Estimated read time: 7 minutes
Sicilian tales: the secrets of Italy’s biggest island
written byPlay Italy

Sicilian culture is the result of various traditions that have crossed their ways in a land rich in resources and natural beauty. In this beautiful island, breathtaking landscapes serve as the backdrop to stories and events shrouded in mystery, still whispered by the locals to anyone who is willing to listen.
In this article, we will bring you through the four most well-known Sicilian legends

The tale of the Teste di Moro

In this famous Sicilian tale, a beautiful young woman is forced to live confined at home by her jealous father. She’s only allowed to go outside on the balcony, where she devotes herself to caring for the plants that adorn it.
One day, a young Arabian soldier walks by the girl’s house while she’s out on the balcony and falls in love with her. A secret love story begins between the two but soon the woman realizes that the soldier, one day or another, will leave her to journey back to the East where his wife and children await him. 
Mad with jealousy and sorrow, one night, the girl waits for the soldier to fall asleep in her arms and kill him by decapitation. His head becomes the pot for a basil plant that she exhibits on her majestic balcony. The basil grows lush, and the envious neighbors decided to have head-shaped pots made to try to achieve the same result. A bit of a macabre story, but still fascinating!
If you visit Siciliy today, you can still see a lot of head-shaped pots adorning balconies and gardens, a testament to this enduring tradition. There are also amazing sweets that take up the name “Teste di Moro”. 

The Tale of Santa Lucia

According to Christian tradition, Saint Lucy is the protector of eyes, vision, and ophthalmologists. Her story is set in Siracusa, a city on Sicily's South-Eastern coast, where she was born. Lucy – or Lucia, in Italian – was young and beautiful. She was so in love with her boyfriend that she gave her eyes to him as a gift. It was such a great act of kindness that God decided to reward her by growing back her eyes

When the young boy saw her new beautiful eyes, he demanded that she gave those eyes to him as well. She refused. He got angry and killed her.
There is a second version for the same legend. In the alternative version, a boy is in love with Lucia but she refuses him. He got angry and decides to burn her alive. While burning, she prays God and, because she was good-hearted, God decides to protect her from the flames.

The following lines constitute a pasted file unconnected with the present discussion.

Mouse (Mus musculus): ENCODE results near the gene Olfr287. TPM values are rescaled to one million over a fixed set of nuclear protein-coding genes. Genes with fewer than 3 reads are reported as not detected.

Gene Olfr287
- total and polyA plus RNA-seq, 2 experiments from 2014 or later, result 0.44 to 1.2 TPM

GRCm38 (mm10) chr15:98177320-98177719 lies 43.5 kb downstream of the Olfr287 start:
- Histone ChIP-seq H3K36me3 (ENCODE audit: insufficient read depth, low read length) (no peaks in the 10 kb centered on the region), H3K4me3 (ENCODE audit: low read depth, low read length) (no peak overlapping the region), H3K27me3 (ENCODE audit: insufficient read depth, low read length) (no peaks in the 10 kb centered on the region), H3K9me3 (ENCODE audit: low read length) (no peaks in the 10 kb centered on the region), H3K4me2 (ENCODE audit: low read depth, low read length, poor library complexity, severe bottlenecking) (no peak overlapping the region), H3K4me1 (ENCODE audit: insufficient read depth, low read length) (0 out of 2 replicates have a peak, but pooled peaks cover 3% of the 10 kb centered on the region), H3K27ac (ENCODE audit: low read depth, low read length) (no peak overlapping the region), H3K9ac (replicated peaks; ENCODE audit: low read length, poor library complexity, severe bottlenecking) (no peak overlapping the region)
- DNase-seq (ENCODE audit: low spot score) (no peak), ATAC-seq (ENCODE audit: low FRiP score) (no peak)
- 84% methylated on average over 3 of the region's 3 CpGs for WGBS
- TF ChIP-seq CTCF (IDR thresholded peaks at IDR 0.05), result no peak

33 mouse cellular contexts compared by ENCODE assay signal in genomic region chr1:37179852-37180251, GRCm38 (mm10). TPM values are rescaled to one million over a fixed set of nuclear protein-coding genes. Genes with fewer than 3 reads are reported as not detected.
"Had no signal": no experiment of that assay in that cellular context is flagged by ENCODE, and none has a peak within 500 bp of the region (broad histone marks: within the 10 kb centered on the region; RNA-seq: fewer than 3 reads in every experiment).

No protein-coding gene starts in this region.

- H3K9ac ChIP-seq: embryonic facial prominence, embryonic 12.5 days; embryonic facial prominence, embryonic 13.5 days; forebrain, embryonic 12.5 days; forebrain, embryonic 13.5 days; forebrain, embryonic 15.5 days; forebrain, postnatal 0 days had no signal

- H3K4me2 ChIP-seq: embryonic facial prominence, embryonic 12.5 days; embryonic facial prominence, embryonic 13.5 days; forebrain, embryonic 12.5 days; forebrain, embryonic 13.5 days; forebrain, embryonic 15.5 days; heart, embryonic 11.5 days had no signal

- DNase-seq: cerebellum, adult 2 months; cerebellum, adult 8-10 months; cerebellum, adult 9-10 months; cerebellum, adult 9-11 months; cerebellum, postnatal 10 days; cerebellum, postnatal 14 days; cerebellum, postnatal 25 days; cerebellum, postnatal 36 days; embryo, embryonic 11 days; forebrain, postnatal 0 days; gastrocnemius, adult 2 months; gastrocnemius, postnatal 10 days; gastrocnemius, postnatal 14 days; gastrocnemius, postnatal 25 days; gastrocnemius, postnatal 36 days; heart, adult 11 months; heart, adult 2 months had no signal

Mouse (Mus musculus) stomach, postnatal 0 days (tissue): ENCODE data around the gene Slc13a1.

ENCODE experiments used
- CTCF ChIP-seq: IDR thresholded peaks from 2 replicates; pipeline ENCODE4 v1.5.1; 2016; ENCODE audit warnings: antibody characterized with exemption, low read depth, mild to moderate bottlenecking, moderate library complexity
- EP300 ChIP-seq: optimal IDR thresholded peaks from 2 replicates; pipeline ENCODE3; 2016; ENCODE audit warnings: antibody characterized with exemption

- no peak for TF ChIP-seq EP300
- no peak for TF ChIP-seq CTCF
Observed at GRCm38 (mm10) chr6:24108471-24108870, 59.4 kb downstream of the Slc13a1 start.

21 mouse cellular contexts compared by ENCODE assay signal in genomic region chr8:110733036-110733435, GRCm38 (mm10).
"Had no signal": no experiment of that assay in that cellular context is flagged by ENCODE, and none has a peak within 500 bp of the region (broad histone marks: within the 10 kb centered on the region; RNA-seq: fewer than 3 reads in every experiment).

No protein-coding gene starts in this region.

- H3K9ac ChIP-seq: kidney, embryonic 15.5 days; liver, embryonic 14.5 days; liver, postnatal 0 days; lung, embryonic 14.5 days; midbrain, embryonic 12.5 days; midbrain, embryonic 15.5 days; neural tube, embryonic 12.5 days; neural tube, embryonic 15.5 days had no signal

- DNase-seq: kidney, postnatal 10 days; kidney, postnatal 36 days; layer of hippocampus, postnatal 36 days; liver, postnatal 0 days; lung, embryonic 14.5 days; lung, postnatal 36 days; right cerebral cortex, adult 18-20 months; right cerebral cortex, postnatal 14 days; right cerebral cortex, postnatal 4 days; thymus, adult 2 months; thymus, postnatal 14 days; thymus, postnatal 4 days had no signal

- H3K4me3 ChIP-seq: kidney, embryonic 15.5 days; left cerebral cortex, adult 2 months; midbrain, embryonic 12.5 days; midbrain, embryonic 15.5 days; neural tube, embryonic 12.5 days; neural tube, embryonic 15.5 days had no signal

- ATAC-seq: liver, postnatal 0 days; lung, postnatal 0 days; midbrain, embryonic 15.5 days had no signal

When the boy sees that Lucia isn’t dead or hurt, he got even more angry and pierced her eyes with a spear.
Something that comes out of Catholic Folklore but it sure is interesting. 

The Ghost of Donna Laura

For those of you who love spooky stories, there is a castle in the small village of Mussomeli, Sicily, from which the locals stay away, especially on the anniversary of Laura Lanza’s death.

She was a noblewoman who had been given as a bride to Cesare Lanza, Lord of the castle, when she was only 14. In the castle, she lived a miserable life but one day she met young Ludovico Vernaglio and the two of them fell in love.

When the lord found out about their affair, he murdered both Laura and Ludovico. Since then, Laura’s ghost can’t find peace and still wanders in the castle. On her death’s anniversary, it is said, a precise stone of the castle shows the bloody imprint of Laura's hand. Would you dare going there to see if it’s true? 

Colapesce’s Tale

There once was a young man who lived in Messina, Sicily. His name was Nicola but he was known as Colapesce for his talent in swimming and diving. The echoes of his talent arrived to the ears of Federico II, king of Sicily’s Reign. He challenged Colapesce a first time, throwing a cup in the sea and asking him to bring it back. He dived and brought the cup back with no hesitation.

Federico challenged the boy again. This time he throws his own crown in the sea, and Colapesce brought it back with ease. However, while he was underwater, he saw that one of the columns supporting the island was creaked and about to break. As he emerged from the water with Federico’s crown, he informed him about the unsafe column. The King, in Colapesce’s opinion, had to worry about that more than those stupid challenges he kept proposing. But Federico was unwavering and, this time, he threw a small ring in the sea. Colapesce dived and never emerged. He is still down there supporting Sicily Island and prevent it from collapsing into the abyss. A very famous singer in Italy has also taken the name of Colapesce, have you ever heard of him?  

Sicilian culture is enriched by legends. These stories are deeply embedded in the island’s history, reflecting its rich heritage. 

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